Se incluyó a un total de 152 pacientes, con una mediana de seguimiento de 41 meses; 19.2% (n = 29) presentaron diabetes pretrasplante. Durante el tiempo de seguimiento, 15% de los pacientes desarrollaron DMPT (n = 23), con una tasa de incidencia de 4.71 casos/100 personas-año. La DMPT fue significativamente más elevada en pacientes con AFD en comparación con aquellos sin AFD (8.72 casos/100 personas-año vs 2.04 casos/100 personas-año, respectivamente; p = 0.001). El cociente de riesgo ajustado para el desarrollo de DMPT en los pacientes con AFD fue 4.14 (IC 95% 1.60–10.7; p = 0.005) y 3.49 (IC 95% 1.35–9.01; p = 0.010), cuando se controló por prediabetes pretrasplante.


La incidencia de DMPT fue similar a la reportada en la mayoría de los estudios internacionales. Al igual que con la diabetes tipo 2, el AFD juega un papel importante en el desarrollo de la DMPT, incluso después de considerar la prediabetes pretrasplante. Los pacientes con AFD deben someterse a un programa metabólico más estricto.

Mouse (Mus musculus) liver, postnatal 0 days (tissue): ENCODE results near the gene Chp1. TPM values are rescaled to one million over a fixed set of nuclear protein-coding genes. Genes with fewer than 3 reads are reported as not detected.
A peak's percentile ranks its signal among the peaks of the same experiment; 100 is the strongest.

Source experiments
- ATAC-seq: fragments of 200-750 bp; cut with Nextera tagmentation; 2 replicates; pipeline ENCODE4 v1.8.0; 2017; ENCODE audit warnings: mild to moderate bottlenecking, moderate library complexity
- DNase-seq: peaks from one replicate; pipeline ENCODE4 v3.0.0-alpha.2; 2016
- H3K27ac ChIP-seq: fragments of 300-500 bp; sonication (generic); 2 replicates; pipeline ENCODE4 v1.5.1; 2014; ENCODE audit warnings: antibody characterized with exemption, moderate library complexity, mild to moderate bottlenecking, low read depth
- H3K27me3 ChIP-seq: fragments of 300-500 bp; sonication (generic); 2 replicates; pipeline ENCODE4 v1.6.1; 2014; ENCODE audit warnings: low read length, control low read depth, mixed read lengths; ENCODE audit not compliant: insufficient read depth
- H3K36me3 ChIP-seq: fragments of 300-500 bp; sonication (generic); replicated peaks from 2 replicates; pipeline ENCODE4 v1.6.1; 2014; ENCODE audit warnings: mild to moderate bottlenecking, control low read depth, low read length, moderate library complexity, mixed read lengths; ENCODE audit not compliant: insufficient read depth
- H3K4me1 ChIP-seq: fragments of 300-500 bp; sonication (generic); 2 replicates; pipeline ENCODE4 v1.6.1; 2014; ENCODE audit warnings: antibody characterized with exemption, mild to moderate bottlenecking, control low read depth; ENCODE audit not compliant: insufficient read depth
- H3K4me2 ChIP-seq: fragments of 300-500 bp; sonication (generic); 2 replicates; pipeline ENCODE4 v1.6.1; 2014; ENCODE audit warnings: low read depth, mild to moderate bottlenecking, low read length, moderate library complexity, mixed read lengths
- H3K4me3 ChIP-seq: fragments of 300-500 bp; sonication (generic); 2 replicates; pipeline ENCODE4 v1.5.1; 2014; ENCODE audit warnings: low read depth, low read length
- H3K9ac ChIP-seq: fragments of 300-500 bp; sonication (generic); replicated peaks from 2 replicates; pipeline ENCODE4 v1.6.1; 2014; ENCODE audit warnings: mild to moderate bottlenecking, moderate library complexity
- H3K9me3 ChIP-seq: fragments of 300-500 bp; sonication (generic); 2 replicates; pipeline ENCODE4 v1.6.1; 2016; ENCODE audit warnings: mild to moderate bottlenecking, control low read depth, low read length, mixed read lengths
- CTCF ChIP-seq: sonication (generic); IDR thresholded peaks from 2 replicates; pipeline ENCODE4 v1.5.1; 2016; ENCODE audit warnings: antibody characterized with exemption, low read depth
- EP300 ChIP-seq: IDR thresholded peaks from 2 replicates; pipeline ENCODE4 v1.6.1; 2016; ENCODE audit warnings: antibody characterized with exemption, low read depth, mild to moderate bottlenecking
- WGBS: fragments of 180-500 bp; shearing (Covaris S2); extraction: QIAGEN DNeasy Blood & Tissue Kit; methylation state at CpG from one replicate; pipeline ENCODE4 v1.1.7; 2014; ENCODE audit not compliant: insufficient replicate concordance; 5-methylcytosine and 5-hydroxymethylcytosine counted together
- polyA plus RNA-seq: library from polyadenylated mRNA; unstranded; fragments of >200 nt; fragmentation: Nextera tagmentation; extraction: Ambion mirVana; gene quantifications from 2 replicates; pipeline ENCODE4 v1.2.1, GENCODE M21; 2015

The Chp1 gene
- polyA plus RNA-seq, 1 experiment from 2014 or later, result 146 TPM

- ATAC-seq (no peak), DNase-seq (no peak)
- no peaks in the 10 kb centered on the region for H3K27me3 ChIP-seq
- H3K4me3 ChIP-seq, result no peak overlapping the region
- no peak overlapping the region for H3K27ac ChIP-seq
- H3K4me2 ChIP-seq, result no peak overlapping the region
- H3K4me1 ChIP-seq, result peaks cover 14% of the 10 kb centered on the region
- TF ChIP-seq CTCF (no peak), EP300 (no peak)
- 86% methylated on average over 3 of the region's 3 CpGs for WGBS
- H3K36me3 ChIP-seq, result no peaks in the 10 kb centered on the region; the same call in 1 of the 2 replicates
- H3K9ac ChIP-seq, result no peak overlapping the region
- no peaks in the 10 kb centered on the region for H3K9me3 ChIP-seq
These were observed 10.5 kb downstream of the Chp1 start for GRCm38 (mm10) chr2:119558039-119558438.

Palabras clave:
Trasplante hepático
Antecedente familiar
Full Text

Liver transplantation (LT) has become the main treatment for a wide range of acute and chronic liver diseases. Over the last 30 years, advances in perioperative medicine, surgical techniques, and immunosuppression have substantially improved survival.1,2 Due to this improvement, attention has recently shifted towards long-term complications of LT. Posttransplantation diabetes mellitus (PTDM) is a well-described and serious metabolic complication associated with reduced graft function, risk of infections, graft rejection, and worse patient survival. During long-term follow-up after LT, up to 30% of deaths are attributable to cardiovascular causes, such as metabolic syndrome or diabetes.3,4 A broad variation in the prevalence of PTDM has been reported at different centers due to a lack of consensus on its definition and diagnosis timing, ranging from 9% to 63.3%.5–7